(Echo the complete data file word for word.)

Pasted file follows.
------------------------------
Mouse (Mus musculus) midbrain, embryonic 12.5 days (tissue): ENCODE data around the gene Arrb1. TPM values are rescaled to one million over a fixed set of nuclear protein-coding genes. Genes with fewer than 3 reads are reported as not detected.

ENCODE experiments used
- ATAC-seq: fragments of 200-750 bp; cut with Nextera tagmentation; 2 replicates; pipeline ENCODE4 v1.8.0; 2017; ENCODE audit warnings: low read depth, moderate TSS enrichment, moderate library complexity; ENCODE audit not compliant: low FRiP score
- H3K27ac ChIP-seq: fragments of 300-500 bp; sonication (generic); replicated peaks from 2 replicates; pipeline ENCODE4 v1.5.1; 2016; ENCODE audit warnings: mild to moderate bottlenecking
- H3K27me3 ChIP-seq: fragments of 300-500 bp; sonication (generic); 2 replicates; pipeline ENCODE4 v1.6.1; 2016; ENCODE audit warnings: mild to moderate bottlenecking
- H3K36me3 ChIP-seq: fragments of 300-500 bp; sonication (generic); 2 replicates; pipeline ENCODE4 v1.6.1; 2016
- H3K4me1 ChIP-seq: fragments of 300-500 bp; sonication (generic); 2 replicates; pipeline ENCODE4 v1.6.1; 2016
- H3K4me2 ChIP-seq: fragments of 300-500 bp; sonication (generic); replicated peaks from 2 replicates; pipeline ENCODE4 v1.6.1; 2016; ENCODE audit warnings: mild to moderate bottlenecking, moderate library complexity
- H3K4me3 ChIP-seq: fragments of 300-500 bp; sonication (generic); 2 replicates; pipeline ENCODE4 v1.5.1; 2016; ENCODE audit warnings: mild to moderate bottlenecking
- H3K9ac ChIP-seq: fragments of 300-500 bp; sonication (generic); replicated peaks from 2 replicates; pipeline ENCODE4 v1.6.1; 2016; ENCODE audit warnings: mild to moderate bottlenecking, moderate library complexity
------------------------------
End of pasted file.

Mouse (Mus musculus) midbrain, embryonic 12.5 days (tissue): ENCODE data around the gene Arrb1. TPM values are rescaled to one million over a fixed set of nuclear protein-coding genes. Genes with fewer than 3 reads are reported as not detected.

ENCODE experiments used
- ATAC-seq: fragments of 200-750 bp; cut with Nextera tagmentation; 2 replicates; pipeline ENCODE4 v1.8.0; 2017; ENCODE audit warnings: low read depth, moderate TSS enrichment, moderate library complexity; ENCODE audit not compliant: low FRiP score
- H3K27ac ChIP-seq: fragments of 300-500 bp; sonication (generic); replicated peaks from 2 replicates; pipeline ENCODE4 v1.5.1; 2016; ENCODE audit warnings: mild to moderate bottlenecking
- H3K27me3 ChIP-seq: fragments of 300-500 bp; sonication (generic); 2 replicates; pipeline ENCODE4 v1.6.1; 2016; ENCODE audit warnings: mild to moderate bottlenecking
- H3K36me3 ChIP-seq: fragments of 300-500 bp; sonication (generic); 2 replicates; pipeline ENCODE4 v1.6.1; 2016
- H3K4me1 ChIP-seq: fragments of 300-500 bp; sonication (generic); 2 replicates; pipeline ENCODE4 v1.6.1; 2016
- H3K4me2 ChIP-seq: fragments of 300-500 bp; sonication (generic); replicated peaks from 2 replicates; pipeline ENCODE4 v1.6.1; 2016; ENCODE audit warnings: mild to moderate bottlenecking, moderate library complexity
- H3K4me3 ChIP-seq: fragments of 300-500 bp; sonication (generic); 2 replicates; pipeline ENCODE4 v1.5.1; 2016; ENCODE audit warnings: mild to moderate bottlenecking
- H3K9ac ChIP-seq: fragments of 300-500 bp; sonication (generic); replicated peaks from 2 replicates; pipeline ENCODE4 v1.6.1; 2016; ENCODE audit warnings: mild to moderate bottlenecking, moderate library complexity